Over the phone, Maureen Slater sounds like a soccer mom. She uses words like “jammies” instead of pajamas and laughs at her own jokes (“I’m smarter than my husband, ha-ha-ha”), some of which aren’t really jokes (“but seriously, he’d tell you the same thing”). She lifts weights two or three times per week on a home gym set up on the patio of her Paradise Hills home. Her hands are large and strong-looking, the nails cut to the quick, and she wears one thin band of diamonds at the first knuckle of her index finger. But few people will ever see her hands.
The most the general public will see of Maureen is the amber brown of her eyes and the smudge of liner she wears beneath her lower lashes. The rest remains covered — hands, feet, face, hair, all of her — when she shops for groceries, picks up her children from school, travels to and from work, or during any of her other daily activities outside the home.
Typically, Maureen wears a black, ankle-length, robelike covering called an abaya (in conversation, she refers to it as a “coat”), a black hijab (which covers her head and hair, her shoulders, and everything else down to her knees), and a niqab (a veil) over her face, leaving only a slit for her eyes. On her hands, she wears black gloves, and on her feet, a pair of cowboy boots or Doc Martens.
At our first meeting, however, Maureen is between hospice patients, and so she’s “dressed down” in a white knee-length tunic and matching pants, a bright-green scarf covering her head and hair, and a black veil covering her face. Her hands are bare, exposing the ring, the short nails, and her white skin. She leans forward, into my personal space, firmly grasps my hand in hers, and shakes.
Hidden though she is in what she calls her “private little room,” Maureen is candid and outspoken, the antithesis of what many assume of Muslim women, whether they choose to wear a face veil or not.
The 46-year-old mother of five converted to Islam from Catholicism 27 years ago — under her own conditions. “I was still going to wear makeup and wear bikinis and go to the beach and have a beer occasionally,” she says.
By the time she converted, she’d been married to her Egyptian Muslim husband for six months. He agreed to her conditions, saying that once she took the Shahada (the oath declaring belief in the oneness of Allah and the acceptance of Muhammad as God’s prophet), he trusted God to guide her if it was His will that she conduct herself differently.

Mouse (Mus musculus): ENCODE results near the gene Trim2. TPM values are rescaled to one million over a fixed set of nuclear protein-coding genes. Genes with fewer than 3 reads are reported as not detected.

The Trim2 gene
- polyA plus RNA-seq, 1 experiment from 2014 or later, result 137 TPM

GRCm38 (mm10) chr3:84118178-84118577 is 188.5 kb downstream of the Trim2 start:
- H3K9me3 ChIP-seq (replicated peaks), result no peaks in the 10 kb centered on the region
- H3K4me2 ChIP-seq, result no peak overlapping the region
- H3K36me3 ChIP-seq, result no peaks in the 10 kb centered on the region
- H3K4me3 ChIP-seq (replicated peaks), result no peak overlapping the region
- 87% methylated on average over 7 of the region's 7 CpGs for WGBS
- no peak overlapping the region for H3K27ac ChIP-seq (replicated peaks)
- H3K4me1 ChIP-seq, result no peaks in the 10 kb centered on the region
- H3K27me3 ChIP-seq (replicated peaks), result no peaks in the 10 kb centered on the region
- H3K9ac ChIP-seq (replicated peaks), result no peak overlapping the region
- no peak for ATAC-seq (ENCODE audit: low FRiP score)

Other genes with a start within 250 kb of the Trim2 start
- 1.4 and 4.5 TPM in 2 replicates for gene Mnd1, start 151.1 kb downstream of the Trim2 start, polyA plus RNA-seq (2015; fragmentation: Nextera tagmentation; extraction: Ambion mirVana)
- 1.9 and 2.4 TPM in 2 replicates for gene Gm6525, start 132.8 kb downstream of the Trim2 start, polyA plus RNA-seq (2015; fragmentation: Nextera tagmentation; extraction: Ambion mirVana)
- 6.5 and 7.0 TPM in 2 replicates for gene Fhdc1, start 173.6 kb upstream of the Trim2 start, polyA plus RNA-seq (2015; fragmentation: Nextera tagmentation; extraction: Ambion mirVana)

Every step she’s since taken, graduating over the years from the masar (which covers the hair but leaves the neck exposed) to the hijab, and, finally, to the niqab (each step covering more of herself in public), has been her own choice. Although she’d once sworn she would “never, ever” wear the niqab, Maureen says the first time she wore one out in public “was like being on the computer and doing some work at home while you’re in your jammies.”
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“Say to the believing women that they should lower their gaze and guard their modesty; that they should not display their beauty and ornaments except what must ordinarily appear thereof.” (Qur’an 24.31)
Some Islamic scholars teach that the face veil is mandatory, while others believe that a woman covering even her hair is a personal choice, but all agree that modesty is an important part of the Islamic faith.
On the website IslamForToday.com, Syed Rahman published an article titled “Seven Conditions for Women’s Dress in Islam.” Women’s clothing, he writes, must cover everything but the hands and the face; the material must not be transparent; it must hang loose to hide the shape of the wearer; the design must not resemble men’s clothing or that of nonbelieving women; it must not consist of bold designs; and it should not be worn for the sole purpose of increasing one’s status or reputation.
My friend Ifrah explains Rahman’s “Seven Conditions” in her own words.
“You should wear something that’s not form-fitting and something that covers you up, so that when somebody looks at you, they can’t talk about your body shape or your beauty or what you lack or don’t lack.” The purpose, she says, “is for a woman to be judged on her abilities, her knowledge, her education, and her mind, not for how sexy she looks.”
To dress as such is to observe hijab. Not every Muslim woman interprets this modesty in the same way. In City Heights (home to many Muslims), some women wear black, brown, or dark-green solids, their long, shapeless head-to-toe coverings reminiscent of a nun’s habit. Others wear bright colors and patterns, kitten heels visible beneath their long skirts, topped off with gauzy scarves and giant, trendy sunglasses, all of it giving them a look somewhere between Erykah Badu and Audrey Hepburn.
For those born into Islam, most begin with a small, child-sized hijab between the ages of five and nine.
Dumb Questions, Mean Friends, and Transformers
A Tuesday morning in June, less than a week left to go in the school year. A fourth-grade classroom at Oak Park Elementary buzzes with a restlessness not typical of independent reading time. Whispers rise to a hum, and the teacher calls out from the back of the classroom, “I like the way Amal is reading quietly.”
Amal, a creamy brown-skinned girl in a black-and-gray hijab set with silver sequins, smiles behind her book. The rest of the class quiets down. When the teacher turns her attention to the reading group she is facilitating at the back of the class, Amal and the girl whose desk faces hers begin to kick each other under the table and giggle quietly behind the books still propped up in front of them.
Ten minutes later, the children line up for recess. Outside, some run to jump rope or to join four-square games already in progress. Amal and several other girls crowd around the backpacks, where one classmate is passing out Flamin’ Hot Cheetos.